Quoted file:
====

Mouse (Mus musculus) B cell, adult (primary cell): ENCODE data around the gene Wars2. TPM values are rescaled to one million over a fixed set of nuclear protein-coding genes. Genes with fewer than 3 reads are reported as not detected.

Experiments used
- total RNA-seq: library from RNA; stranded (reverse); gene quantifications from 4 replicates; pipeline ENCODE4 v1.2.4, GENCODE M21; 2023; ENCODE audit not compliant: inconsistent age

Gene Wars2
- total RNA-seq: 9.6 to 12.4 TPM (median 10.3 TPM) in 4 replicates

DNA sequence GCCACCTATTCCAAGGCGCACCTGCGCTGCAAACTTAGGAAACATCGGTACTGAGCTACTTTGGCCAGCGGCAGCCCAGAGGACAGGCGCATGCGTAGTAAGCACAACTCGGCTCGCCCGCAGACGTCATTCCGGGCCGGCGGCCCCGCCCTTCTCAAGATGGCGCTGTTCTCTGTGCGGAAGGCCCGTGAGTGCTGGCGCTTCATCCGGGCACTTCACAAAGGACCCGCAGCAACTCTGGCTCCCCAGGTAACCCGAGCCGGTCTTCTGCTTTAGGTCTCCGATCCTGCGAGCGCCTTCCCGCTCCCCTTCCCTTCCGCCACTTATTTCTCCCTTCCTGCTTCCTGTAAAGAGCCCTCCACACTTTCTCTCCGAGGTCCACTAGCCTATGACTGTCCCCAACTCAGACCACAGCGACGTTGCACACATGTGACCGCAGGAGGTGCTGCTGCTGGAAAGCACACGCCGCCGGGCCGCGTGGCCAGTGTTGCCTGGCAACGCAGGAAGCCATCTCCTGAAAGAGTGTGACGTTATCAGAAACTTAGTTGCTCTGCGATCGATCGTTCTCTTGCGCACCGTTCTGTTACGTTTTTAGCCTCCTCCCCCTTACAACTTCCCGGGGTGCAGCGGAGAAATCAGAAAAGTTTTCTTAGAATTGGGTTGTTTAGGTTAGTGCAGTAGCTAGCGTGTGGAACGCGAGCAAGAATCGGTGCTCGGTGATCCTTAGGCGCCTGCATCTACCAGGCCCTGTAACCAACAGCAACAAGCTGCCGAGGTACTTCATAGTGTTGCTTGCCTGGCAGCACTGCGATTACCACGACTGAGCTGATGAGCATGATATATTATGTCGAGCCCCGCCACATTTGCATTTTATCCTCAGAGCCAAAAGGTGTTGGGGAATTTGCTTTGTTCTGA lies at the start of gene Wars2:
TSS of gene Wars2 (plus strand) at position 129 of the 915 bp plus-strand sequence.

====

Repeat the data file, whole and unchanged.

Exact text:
Mouse (Mus musculus) B cell, adult (primary cell): ENCODE data around the gene Wars2. TPM values are rescaled to one million over a fixed set of nuclear protein-coding genes. Genes with fewer than 3 reads are reported as not detected.

Experiments used
- total RNA-seq: library from RNA; stranded (reverse); gene quantifications from 4 replicates; pipeline ENCODE4 v1.2.4, GENCODE M21; 2023; ENCODE audit not compliant: inconsistent age

Gene Wars2
- total RNA-seq: 9.6 to 12.4 TPM (median 10.3 TPM) in 4 replicates

DNA sequence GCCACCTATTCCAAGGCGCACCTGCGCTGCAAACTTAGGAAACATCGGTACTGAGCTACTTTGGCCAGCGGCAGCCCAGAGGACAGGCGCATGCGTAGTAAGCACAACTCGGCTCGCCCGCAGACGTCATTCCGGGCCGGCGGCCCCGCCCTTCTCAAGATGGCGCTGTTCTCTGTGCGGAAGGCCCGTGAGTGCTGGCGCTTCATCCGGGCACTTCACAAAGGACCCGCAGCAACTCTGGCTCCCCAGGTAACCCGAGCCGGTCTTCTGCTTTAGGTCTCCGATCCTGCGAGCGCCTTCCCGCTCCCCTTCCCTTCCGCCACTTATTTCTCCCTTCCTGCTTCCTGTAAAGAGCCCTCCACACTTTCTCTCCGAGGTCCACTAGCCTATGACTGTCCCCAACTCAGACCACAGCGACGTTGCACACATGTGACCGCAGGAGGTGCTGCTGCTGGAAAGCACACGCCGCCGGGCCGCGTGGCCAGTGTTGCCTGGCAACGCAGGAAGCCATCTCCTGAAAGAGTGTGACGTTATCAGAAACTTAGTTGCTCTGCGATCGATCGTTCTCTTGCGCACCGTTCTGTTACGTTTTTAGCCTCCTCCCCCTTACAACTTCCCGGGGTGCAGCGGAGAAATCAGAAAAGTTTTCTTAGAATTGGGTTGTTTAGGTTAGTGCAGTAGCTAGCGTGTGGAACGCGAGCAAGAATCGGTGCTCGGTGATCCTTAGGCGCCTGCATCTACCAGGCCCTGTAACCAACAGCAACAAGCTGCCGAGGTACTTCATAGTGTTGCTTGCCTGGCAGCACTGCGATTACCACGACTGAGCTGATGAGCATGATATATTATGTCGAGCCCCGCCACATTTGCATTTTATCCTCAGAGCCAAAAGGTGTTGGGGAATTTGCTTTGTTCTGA lies at the start of gene Wars2:
TSS of gene Wars2 (plus strand) at position 129 of the 915 bp plus-strand sequence.